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Review: Liam Gallagher As It Was – new documentary charting former Oasis frontman’s return to music


“I know when it’s time to go to bed now.”

So speaks an older, wiser Liam Gallagher in this new documentary from co-directors Gareth Fitzgerald and Charlie Lightening.

Has age mellowed the former rock and roll bad boy? That’s certainly what the film would like us to believe, as it goes out of its way to show us that Liam is the happiest he’s ever been right now.

The film mixes to-camera interviews, archive material and fly-on-the-wall footage (i.e. a camera crew following Liam around for a bit) to tell the story of Liam’s return to music, after the very public break-up of Oasis in 2009.

That’s the starting point of this new documentary, with Liam revealing that he hasn’t spoken to Noel in ten years.

It then charts Liam’s attempt to continue without his brother, forming the band Beady Eye with other former members of Oasis. However, the band broke up in 2014, with Liam forced to admit that although he’s written songs, he’s not really a songwriter.

“Okay”, he says, “I’m a songwriter without many songs.”

The film acknowledges that the break-up of Oasis and the subsequent failure of Beady Eye hit Liam hard. It’s illustrated by a pair of cameraphone videos of a clearly depressed Liam trying to get away from it all in an exotic location, sipping a large drink and declaring “Day One – off me coconut. Day Two – off me coconut…”

Things take a turn for the better when Liam begins a relationship with his manager, Debbie Gwyther, the woman he credits with inspiring his renewed focus on his music.

Throughout the film, Liam maintains that he’s never happy unless he’s making music. That’s backed up by the fly-on-the-wall footage, which shows him coming alive in the recording studio (Abbey Road, no less, as befits his lifelong Beatles obsession), laying down the tracks for his successful comeback album, As You Were.

The similarity of the film’s title to the title of Liam’s comeback album (As It Was / As You Were) is no coincidence, given that it’s backed by his record label. In fact, the entire film frequently feels like a promotional exercise for his follow-up album, due later this year.

However, Liam proves such engaging company that it’s hard to complain too strongly.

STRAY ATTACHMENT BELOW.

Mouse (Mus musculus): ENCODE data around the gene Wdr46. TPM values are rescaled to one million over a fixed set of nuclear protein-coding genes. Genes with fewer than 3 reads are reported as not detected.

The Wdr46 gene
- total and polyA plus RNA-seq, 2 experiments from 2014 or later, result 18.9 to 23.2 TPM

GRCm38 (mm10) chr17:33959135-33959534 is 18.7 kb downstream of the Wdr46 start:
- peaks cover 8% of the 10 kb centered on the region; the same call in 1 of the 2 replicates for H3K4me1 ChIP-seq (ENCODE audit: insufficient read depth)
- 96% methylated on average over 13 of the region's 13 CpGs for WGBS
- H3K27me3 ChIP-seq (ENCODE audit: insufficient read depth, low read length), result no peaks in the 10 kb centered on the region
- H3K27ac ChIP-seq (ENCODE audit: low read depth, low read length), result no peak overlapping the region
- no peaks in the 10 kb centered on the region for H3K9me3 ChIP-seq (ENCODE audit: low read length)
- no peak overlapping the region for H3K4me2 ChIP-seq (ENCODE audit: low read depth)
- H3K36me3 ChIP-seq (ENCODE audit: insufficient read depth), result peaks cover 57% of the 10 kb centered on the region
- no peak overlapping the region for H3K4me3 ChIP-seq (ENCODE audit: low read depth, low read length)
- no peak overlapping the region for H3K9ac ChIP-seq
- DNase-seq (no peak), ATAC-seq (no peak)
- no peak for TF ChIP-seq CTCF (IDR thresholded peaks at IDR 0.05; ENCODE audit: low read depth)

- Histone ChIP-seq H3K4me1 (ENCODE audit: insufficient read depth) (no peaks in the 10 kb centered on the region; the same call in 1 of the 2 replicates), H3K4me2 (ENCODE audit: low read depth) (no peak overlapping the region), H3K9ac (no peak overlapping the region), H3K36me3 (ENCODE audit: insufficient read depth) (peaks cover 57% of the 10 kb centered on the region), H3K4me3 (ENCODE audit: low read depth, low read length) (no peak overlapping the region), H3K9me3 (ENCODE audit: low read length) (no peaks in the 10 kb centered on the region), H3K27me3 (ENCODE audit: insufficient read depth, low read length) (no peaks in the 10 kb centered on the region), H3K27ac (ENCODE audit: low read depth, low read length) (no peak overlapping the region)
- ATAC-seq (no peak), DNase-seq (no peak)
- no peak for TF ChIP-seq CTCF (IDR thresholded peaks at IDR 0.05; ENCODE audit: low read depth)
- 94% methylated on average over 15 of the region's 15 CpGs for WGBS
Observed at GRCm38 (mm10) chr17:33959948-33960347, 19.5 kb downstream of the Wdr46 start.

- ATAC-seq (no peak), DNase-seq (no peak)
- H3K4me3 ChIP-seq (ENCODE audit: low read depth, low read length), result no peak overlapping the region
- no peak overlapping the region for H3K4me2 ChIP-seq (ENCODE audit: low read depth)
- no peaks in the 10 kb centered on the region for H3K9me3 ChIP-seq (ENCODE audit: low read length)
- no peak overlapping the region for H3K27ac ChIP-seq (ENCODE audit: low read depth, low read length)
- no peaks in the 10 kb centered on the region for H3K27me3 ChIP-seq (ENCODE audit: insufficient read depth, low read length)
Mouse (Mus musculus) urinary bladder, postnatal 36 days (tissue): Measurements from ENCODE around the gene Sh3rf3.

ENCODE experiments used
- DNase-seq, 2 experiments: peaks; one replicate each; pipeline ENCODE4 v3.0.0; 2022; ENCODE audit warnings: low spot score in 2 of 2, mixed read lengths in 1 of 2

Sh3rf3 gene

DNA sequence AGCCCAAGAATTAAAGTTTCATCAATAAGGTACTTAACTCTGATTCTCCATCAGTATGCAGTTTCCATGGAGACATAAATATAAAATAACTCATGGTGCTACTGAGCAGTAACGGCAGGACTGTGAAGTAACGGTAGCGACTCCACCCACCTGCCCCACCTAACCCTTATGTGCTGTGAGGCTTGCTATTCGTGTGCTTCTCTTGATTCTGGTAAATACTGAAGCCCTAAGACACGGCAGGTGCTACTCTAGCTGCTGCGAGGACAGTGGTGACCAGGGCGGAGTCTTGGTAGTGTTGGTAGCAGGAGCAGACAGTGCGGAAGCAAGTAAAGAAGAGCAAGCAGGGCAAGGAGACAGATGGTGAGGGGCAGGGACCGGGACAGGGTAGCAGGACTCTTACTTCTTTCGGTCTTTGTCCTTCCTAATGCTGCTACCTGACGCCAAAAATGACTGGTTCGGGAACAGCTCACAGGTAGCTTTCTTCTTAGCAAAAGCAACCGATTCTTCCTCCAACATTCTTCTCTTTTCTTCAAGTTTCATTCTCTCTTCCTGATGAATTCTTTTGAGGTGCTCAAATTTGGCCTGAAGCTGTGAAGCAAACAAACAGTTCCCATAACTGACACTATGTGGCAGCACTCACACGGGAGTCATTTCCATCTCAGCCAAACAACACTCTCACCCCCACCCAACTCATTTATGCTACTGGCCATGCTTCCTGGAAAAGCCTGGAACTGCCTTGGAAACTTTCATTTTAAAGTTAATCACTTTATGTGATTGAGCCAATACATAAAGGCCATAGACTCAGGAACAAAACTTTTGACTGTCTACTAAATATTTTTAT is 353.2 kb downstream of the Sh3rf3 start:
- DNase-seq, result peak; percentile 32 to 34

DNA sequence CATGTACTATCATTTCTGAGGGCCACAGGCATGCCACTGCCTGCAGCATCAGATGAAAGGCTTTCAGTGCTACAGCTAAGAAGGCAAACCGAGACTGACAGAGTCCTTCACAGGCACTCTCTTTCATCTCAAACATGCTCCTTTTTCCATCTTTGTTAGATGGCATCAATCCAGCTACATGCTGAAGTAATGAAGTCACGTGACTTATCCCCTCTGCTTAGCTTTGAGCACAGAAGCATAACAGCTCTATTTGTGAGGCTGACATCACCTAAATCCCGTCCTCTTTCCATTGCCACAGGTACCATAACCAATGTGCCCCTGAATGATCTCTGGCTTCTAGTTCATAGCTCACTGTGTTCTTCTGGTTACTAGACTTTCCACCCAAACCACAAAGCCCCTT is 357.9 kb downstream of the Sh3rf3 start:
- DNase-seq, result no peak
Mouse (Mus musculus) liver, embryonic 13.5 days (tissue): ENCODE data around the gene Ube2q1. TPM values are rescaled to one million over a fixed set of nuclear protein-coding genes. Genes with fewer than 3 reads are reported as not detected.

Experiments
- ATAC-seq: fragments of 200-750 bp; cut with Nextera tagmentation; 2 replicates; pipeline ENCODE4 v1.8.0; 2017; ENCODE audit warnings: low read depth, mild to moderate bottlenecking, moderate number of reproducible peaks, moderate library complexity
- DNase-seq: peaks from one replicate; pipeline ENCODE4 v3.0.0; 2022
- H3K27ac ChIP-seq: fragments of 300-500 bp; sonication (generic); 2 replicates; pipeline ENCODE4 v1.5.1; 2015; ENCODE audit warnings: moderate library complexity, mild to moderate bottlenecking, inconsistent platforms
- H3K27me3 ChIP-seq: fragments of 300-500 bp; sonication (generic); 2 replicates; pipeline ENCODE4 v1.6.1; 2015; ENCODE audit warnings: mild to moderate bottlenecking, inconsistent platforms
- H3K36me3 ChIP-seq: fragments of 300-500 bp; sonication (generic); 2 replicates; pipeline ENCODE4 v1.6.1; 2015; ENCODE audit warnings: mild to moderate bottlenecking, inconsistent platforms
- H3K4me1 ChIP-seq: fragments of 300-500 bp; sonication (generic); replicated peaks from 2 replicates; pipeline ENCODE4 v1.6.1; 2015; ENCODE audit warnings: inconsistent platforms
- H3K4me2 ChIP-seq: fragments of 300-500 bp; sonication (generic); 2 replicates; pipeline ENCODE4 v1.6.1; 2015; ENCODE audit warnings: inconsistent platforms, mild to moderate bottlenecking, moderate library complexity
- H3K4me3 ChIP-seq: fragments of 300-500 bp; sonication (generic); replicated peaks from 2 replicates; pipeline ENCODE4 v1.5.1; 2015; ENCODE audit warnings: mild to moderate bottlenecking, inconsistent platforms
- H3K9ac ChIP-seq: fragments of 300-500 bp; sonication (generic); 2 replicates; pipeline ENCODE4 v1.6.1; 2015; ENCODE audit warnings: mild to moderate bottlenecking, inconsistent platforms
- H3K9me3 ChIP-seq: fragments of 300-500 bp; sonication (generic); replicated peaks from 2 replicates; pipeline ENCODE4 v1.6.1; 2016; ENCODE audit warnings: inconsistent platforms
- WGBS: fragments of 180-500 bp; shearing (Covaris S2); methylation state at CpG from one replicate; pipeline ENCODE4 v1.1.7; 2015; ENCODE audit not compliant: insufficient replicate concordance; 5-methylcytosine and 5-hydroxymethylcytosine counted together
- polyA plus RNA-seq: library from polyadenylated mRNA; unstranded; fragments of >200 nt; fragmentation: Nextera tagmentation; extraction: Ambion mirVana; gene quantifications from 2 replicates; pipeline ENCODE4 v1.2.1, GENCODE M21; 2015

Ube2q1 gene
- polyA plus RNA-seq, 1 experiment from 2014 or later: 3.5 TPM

Highlights include Liam gleefully re-enacting the moment he urinated all over Noel’s stereo when they shared a room in Burnage as kids (“maybe that’s where the whole feud started”); engaging in an inspired rant about a particular brand of tea; and going for a run across Golden Gate Bridge, during which he eulogises about his new lifestyle.

In addition, there’s a great throwaway moment when he does a spot-on, very funny London accent and you suddenly realise there’s a whole side of him we never really see.

He’s also shown enjoying the company of Debbie, as well as his three now teenage children: Lennon, Gene and Molly. To that end, it’s hard not to believe him when he says he’s never been happier.

In these sequences, and in some of the fly-on-the-wall footage, there’s a down-to-earth quality and a warmth to Liam that’s genuinely touching.

Interestingly, there are no Oasis songs in the film, as if to hammer home the point that Liam isn’t interested in looking back in anger.

The reality behind that decision is that Noel wouldn’t let the filmmakers use any of the songs.

On the one hand, that serves to focus the film more closely on Liam’s new music. On the other, it means the film isn’t allowed to use key moments, such as Liam performing Live Forever at the One Love concert that followed the Arena bombing.

Some of the fly-on-the-wall footage feels a little restricted, partly because it’s edited together in such a way that we only get brief snippets of wherever Liam happens to be.

Liam Gallagher One Love Manchester

However, there are a number of stand-out sequences, not least Liam playing a comeback gig at The Ritz in Manchester shortly after the Manchester Arena bombing and receiving a rapturous reception.

Here, too, we’re denied him singing an acoustic version of Live Forever, but the filmmakers capture the atmosphere in the room and it’s a powerful moment.

It’s also amusing to see Liam spend time with his mother, Peggy Gallagher (“I really should come home more often”, he muses, not entirely convincingly), who seems a formidable character to say the least.

That said, even she can’t mend the rift between her sons – you keep expecting her to spring a surprise Noel appearance on Liam during a home visit, but it never happens.

Overall, the film leaves you feeling that you’ve seen a different side to Liam and there’s something quietly moving about the way he’s come through the difficult post-Oasis period to find his own path.

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